Fast Eddie & Riverfront Development

Developing the riverfronts is something we have long advocated and part of that development would contribute to the economic success of downtown hotels and other tourism sites by offering close-in bicycle rides along the rivers, and the biking possibilities are substantial, as we noted in our 2007 research report: The American River Parkway: Governance, Ecoregionalism, & Heritage, beginning at p 17.

This article from the Sacramento Bee about Fast Eddie Bike Tours, whose success exemplifies the potential.

An excerpt.

“By most accounts, Ed Hakari was a success in the corporate world. He made good money. He wore nice clothes. He had plenty of responsibility.

“But he was also overworked, overweight and stressed out.

“Hakari started power walking through his Land Park neighborhood and soon the pounds melted away. He started riding a bike and lost even more weight, going from 206 pounds to 162 on a small 6-foot frame. His pants size shrunk from a 38-inch waist to a 32.

“Then came his plan to reinvent himself even further: He would leave the high-stress job and do something on his own – something completely different.

“By 2009, Hakari, 47, left his position at Papyrus, a greeting card and stationery company with stores throughout the United States, and launched Fast Eddie Bike Tours.

“It was just him, a fleet of 10 new bikes and an idea to take visitors and locals alike on tours in and around Sacramento, telling them about the history, the culture and all of the attractions. There would be picnics, wine tastings and many other features tailored to the needs of those taking the tours.

“My mission was to be an advocate for a Sacramento experience that happens on a bike, and for that experience to be boutique – small and intimate,” Hakari said….

“These days, Fast Eddie’s reputation is growing. In bike-friendly Sacramento, where bicycle riding of all kinds has flourished in the past decade, his is the only bike touring company going.

“It’s a great way to see the city,” said Nick Leonti, tourism sales manager for the Sacramento Convention and Visitors Bureau. “We encourage people to get on bikes and we send people to Fast Eddie. When we have industry folks come to town, we always try to hook them up with a bike tour.”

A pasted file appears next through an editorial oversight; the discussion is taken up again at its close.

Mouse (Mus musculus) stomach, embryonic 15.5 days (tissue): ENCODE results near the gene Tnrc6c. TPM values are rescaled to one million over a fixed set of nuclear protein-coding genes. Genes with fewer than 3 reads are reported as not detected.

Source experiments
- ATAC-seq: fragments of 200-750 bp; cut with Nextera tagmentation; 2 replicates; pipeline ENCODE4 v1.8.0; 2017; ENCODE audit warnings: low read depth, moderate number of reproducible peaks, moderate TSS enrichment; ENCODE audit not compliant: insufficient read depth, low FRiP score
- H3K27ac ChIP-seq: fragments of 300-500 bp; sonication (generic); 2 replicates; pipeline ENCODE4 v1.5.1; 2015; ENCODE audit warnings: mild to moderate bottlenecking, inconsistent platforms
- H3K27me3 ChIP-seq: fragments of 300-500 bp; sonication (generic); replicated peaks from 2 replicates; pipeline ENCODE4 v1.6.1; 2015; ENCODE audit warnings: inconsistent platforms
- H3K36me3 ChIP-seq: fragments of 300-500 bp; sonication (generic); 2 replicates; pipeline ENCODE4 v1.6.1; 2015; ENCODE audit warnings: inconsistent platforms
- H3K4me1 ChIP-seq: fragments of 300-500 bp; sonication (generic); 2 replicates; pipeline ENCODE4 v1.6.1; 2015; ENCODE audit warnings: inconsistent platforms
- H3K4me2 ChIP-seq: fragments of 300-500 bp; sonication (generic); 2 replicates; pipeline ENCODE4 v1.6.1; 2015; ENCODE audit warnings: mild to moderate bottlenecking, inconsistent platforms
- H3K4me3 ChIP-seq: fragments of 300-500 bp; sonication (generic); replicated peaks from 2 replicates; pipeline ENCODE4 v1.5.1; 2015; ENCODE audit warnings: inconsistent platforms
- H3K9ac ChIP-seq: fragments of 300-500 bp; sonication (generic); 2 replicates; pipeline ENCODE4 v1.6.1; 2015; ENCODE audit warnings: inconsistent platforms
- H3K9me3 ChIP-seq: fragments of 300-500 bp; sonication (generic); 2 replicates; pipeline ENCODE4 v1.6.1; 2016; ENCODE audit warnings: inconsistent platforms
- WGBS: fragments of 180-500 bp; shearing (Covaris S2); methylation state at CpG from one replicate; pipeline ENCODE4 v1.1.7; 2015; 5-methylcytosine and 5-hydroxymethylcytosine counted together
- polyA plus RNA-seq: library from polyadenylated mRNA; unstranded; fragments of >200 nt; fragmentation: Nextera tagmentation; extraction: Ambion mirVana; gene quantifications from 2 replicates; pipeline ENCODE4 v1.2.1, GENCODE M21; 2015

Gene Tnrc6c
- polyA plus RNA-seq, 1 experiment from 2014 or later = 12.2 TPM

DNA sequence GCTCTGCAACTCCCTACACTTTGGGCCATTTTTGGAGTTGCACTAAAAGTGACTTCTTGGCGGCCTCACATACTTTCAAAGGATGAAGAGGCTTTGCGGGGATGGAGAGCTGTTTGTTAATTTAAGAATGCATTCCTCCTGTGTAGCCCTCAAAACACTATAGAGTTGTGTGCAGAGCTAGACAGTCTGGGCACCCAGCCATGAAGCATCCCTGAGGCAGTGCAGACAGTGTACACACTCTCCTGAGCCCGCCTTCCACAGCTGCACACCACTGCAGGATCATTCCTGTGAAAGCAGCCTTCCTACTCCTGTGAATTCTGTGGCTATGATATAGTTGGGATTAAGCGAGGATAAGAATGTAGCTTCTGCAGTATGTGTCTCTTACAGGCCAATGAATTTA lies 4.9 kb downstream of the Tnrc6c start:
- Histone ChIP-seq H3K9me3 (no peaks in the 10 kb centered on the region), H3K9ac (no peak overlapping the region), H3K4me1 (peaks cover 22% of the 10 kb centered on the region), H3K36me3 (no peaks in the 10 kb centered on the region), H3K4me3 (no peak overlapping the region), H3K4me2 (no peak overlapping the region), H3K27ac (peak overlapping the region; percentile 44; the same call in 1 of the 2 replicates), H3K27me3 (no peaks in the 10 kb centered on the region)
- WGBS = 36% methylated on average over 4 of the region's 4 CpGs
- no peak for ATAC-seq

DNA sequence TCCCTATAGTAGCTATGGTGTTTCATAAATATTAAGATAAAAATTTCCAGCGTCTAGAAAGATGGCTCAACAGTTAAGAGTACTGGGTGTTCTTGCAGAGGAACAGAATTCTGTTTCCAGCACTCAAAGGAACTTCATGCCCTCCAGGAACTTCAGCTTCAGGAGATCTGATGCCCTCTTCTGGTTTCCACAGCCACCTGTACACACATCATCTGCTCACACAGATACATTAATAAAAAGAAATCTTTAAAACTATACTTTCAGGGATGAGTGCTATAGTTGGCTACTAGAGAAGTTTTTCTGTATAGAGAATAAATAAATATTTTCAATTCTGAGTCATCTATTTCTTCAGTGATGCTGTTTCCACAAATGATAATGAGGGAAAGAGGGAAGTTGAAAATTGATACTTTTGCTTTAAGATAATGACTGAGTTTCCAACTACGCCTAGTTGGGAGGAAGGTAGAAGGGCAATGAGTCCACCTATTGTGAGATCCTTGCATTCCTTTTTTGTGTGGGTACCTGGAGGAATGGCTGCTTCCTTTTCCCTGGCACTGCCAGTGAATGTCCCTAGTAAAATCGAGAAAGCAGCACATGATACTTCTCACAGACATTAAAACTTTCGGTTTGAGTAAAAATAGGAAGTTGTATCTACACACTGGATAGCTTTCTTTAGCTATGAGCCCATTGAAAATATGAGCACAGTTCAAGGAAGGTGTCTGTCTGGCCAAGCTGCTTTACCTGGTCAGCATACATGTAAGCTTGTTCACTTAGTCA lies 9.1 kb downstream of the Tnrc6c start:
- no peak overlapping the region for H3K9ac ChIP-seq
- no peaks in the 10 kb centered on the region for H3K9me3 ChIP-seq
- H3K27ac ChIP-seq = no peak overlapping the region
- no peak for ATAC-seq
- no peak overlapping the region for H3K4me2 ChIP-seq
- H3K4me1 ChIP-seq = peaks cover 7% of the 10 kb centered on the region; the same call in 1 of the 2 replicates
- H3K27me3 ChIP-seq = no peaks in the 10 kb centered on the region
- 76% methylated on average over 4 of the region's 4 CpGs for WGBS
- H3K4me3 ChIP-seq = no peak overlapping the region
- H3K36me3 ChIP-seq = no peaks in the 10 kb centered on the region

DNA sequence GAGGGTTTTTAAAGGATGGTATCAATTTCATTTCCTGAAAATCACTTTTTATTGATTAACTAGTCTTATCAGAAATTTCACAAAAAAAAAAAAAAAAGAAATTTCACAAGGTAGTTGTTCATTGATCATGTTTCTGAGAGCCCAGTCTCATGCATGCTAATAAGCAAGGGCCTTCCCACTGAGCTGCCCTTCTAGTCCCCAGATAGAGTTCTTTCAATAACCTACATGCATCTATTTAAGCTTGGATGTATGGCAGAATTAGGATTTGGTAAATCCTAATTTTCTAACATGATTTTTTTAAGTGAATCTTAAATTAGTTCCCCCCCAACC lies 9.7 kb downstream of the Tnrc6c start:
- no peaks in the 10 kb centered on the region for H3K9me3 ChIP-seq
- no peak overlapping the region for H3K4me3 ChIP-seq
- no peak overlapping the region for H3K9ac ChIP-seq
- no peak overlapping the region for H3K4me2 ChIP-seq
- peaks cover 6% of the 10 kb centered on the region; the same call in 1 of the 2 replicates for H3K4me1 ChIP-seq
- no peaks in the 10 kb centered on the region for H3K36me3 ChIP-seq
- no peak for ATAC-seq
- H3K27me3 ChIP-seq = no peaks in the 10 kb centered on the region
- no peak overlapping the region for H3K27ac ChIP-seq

“The momentum for bikes as a tourism draw in Sacramento is growing. In April, the Convention and Visitors Bureau participated in the International Pow Wow, a major trade show run by the U.S. Travel Association. Its booth had a theme, “Bikes and Brews,” that touted Sacramento’s bicycle culture and its thriving craft beer scene.

“Sacramento also has a food tour company, Local Roots Food Tours, which conducts various walking tours to restaurants and other food-centric businesses in Sacramento and beyond….

“Two days after he launched his website in July 2009, Fast Eddie had its first customers – two tourists from Sydney, Australia.

“Hakari offers three kinds of tours at various price points. The leisure bike tours are for the “casual, occasional or once-upon- a-time rider” and are five to 10 miles at an easy pace through the city, the American River Parkway or Delta wine country. The three-hour wine tour, for instance, costs $65.”

About David H Lukenbill

I am a native of Sacramento, as are my wife and daughter. I am a consultant to nonprofit organizations, and have a Bachelor of Science degree in Organizational Behavior and a Master of Public Administration degree, both from the University of San Francisco. We live along the American River with two cats and all the wild critters we can feed. I am the founding president of the American River Parkway Preservation Society and currently serve as the CFO and Senior Policy Director. I also volunteer as the President of The Lampstand Foundation, a nonprofit organization I founded in 2003.
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